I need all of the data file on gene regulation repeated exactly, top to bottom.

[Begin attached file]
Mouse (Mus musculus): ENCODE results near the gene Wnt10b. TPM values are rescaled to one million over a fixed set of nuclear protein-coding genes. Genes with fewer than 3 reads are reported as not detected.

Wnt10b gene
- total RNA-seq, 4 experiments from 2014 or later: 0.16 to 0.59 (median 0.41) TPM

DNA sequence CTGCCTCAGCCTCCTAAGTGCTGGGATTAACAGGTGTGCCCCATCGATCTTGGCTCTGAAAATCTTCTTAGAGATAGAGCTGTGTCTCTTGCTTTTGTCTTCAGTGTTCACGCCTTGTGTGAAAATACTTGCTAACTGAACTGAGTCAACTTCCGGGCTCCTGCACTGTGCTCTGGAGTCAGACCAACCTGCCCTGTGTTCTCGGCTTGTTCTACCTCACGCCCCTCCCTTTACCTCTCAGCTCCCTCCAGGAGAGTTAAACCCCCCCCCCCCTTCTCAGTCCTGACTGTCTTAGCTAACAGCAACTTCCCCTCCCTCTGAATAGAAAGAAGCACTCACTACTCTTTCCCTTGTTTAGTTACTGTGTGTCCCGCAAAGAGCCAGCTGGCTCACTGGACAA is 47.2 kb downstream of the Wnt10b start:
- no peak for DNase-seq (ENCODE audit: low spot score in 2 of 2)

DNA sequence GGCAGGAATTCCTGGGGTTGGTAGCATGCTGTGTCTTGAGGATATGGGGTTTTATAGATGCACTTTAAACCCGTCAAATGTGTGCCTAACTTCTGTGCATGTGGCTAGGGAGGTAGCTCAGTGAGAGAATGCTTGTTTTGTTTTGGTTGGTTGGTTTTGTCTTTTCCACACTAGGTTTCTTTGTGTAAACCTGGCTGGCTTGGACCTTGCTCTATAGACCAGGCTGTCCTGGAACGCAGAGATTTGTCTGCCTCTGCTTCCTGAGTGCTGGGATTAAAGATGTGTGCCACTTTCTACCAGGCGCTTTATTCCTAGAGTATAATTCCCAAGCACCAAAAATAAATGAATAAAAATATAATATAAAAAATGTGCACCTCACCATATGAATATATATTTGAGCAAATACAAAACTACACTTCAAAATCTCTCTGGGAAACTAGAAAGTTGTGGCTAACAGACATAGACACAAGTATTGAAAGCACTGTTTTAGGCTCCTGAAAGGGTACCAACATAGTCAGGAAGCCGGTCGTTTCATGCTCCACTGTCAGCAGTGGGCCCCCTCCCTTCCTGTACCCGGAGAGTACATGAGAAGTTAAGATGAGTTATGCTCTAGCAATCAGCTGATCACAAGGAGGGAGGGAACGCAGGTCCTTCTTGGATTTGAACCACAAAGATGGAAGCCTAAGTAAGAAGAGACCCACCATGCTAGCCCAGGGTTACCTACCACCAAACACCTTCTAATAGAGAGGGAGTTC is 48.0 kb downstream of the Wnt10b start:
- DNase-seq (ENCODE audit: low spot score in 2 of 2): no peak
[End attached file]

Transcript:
Mouse (Mus musculus): ENCODE results near the gene Wnt10b. TPM values are rescaled to one million over a fixed set of nuclear protein-coding genes. Genes with fewer than 3 reads are reported as not detected.

Wnt10b gene
- total RNA-seq, 4 experiments from 2014 or later: 0.16 to 0.59 (median 0.41) TPM

DNA sequence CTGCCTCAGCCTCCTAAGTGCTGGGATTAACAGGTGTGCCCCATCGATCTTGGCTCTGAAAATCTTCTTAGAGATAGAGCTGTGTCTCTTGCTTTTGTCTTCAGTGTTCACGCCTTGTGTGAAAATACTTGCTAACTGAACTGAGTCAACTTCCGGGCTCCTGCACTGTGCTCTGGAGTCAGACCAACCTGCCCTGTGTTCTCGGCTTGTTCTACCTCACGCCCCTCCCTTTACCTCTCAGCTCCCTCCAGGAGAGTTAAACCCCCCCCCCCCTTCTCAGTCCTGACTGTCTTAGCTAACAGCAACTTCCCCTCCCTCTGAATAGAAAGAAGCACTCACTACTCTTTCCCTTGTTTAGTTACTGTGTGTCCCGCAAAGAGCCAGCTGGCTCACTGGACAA is 47.2 kb downstream of the Wnt10b start:
- no peak for DNase-seq (ENCODE audit: low spot score in 2 of 2)

DNA sequence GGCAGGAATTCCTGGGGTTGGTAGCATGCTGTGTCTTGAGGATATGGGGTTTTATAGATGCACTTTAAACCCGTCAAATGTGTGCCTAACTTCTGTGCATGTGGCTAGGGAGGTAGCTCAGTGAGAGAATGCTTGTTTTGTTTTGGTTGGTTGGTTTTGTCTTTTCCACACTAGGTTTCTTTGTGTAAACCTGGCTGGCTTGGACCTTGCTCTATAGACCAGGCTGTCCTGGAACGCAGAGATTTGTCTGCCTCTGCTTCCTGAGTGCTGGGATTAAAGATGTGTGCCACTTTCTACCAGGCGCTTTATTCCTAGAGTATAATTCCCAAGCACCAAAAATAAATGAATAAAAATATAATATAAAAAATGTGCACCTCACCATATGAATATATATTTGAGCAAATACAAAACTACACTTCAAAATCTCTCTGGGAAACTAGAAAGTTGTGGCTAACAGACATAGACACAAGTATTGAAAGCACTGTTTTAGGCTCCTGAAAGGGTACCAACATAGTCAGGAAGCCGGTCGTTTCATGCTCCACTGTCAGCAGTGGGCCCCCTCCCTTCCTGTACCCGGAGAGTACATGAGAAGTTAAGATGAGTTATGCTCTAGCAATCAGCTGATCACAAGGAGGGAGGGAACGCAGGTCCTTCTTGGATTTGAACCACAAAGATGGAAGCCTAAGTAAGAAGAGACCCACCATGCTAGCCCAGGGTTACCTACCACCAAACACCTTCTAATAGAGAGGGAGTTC is 48.0 kb downstream of the Wnt10b start:
- DNase-seq (ENCODE audit: low spot score in 2 of 2): no peak